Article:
The ordinary claimant is just “plain folks”, a person who has worked all through life and is now stricken with a crippling illness or injury which makes it impossible to continue working. On the other hand, insurance company claims-deniers do little else but deny, deny, deny and receive applause from their superiors for doing so. The more they save the company, rightfully or wrongfully, the more they are held in esteem for the work they do.

And, ERISA cases can be particularly galling to claimants because the Supreme Court added brass knuckles to the fists of insurers by handing them the doctrine of deference in Firestone v. Bruch, 489 U.S. 101 (1989). Not only do the companies get to dip into their unsavory bag of tricks, the Supreme Court says that Federal Courts have to give deference to their denials.

Trying to establish a disability income insurance claim gives you the same feeling you get when you look out of the window and see the snow tumbling down week after week. More shoveling, more slipping and sliding, more cold and less sunlight. It puts you in a depressed winter mood. You feel as if you want to give up.
 

That is exactly the mood an insurance company wants you to be in when you are pressing a claim. They want more and more information and regard it with less and less attention. They deny and delay, knowing that you are not working and therefore not able to properly support yourself and your dependents. Why shouldn’t they take their time?

Not only do you have to know what, when and where the insurance company is taking advantage of you, but you also have to know that they are counting on you to fold your tent and slink away because of the legitimate pressure they can put on you. Denying claims is second nature to most insurers and they seem to wield this power without remorse. Insurers hold all of the cards (and the money) while you struggle to get them to fairly evaluate your claim.

Disability income claimants need someone in their corner to point out the objective of insurer tactics and to help counter them while standing by to encourage claimants to obtain what is due under the terms of their policy. Claimants not only need knowledgeable help to properly press their claim, they need someone who has the experience to encourage them to stick to their guns and not be discouraged by insurance company tactics.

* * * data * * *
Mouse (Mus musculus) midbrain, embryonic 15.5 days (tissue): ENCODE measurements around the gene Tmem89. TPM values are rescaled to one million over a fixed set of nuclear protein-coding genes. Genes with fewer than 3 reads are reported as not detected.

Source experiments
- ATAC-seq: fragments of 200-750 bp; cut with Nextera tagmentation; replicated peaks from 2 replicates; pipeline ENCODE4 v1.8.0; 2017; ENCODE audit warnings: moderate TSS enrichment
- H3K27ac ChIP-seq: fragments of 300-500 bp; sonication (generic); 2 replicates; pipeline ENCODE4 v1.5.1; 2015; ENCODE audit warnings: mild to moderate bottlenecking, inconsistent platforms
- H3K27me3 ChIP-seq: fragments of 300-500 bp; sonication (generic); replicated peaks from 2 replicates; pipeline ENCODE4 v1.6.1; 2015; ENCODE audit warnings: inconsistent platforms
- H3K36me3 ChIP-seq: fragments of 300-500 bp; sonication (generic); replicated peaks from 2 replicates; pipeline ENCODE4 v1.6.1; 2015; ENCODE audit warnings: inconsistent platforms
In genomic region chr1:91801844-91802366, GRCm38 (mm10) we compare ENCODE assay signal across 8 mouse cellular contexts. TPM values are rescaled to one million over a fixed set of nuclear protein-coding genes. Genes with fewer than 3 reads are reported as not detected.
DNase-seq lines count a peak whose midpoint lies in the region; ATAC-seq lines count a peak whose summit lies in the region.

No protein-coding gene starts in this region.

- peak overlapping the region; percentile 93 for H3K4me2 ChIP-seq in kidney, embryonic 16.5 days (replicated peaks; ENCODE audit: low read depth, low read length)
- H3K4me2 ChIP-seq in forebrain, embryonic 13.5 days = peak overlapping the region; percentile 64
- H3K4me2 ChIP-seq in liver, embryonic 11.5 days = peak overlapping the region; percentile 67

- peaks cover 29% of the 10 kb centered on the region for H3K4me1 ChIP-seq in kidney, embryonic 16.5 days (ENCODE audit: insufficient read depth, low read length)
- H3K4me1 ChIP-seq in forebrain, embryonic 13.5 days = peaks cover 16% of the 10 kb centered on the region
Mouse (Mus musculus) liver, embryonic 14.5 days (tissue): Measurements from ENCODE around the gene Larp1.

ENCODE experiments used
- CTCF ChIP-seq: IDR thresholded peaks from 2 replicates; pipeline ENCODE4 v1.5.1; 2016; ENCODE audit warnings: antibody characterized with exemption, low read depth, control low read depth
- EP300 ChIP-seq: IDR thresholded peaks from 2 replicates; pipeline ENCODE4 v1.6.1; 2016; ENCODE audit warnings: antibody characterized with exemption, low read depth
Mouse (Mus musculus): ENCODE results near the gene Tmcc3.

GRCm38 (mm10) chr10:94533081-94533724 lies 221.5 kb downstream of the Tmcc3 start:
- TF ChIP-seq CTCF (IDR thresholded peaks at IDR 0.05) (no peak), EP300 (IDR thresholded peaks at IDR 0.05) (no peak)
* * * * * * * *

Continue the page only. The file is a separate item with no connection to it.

Part of the insurance company claims strategy is to keep you and your family “barefoot” for as long as possible so that you get disgusted with the whole system and walk away from your claim or settle for much less than it is worth, just to be out of the grinding process of pursuing an income disability claim.

Either way, they win and you lose. From the insurer’s view, this is the Perfect Storm.

 

 

Figure In The Tax, Too

A recent 3rd Circuit Court of Appeals ruling got us to thinking about the effect of lengthy litigation on an award in disability income cases.

In Eshelman v. Agere Systems, Inc., 554 F. 3rd 426, the appellate court upheld a District Court decision awarding additional damages to the plaintiff’s jury award of $200,000, to cover the added taxes she would have to pay because she received a lump sum award rather than having been paid her salary over a period of years as she would have if she had not been discriminated against.

Well, we reasoned, shouldn’t the same thinking be applied to disability income insurance cases which many insurers cause to be dragged on for years and years when it is apparent to any disinterested observer that the claim should have been paid early on. The insurance company’s reluctance (almost a reflex action when it comes to paying claims) should not cause the disabled policyholder more grief by adding to his or her tax burden.

The circumstances are very similar. When a person loses a position because of the wrongful action of the employer, the person loses the benefit of being paid weekly or monthly and paying income taxes periodically through withholding and annual tax returns.

When an insurer wrongfully drags out the award of benefits to a disabled person, the claimant loses the benefit of being paid these insurance monies weekly or monthly and paying income taxes (if the benefits are taxable) annually. (Generally, disability income benefits are taxable if an employer pays the policy premium and non-taxable if the insured pays the policy premium).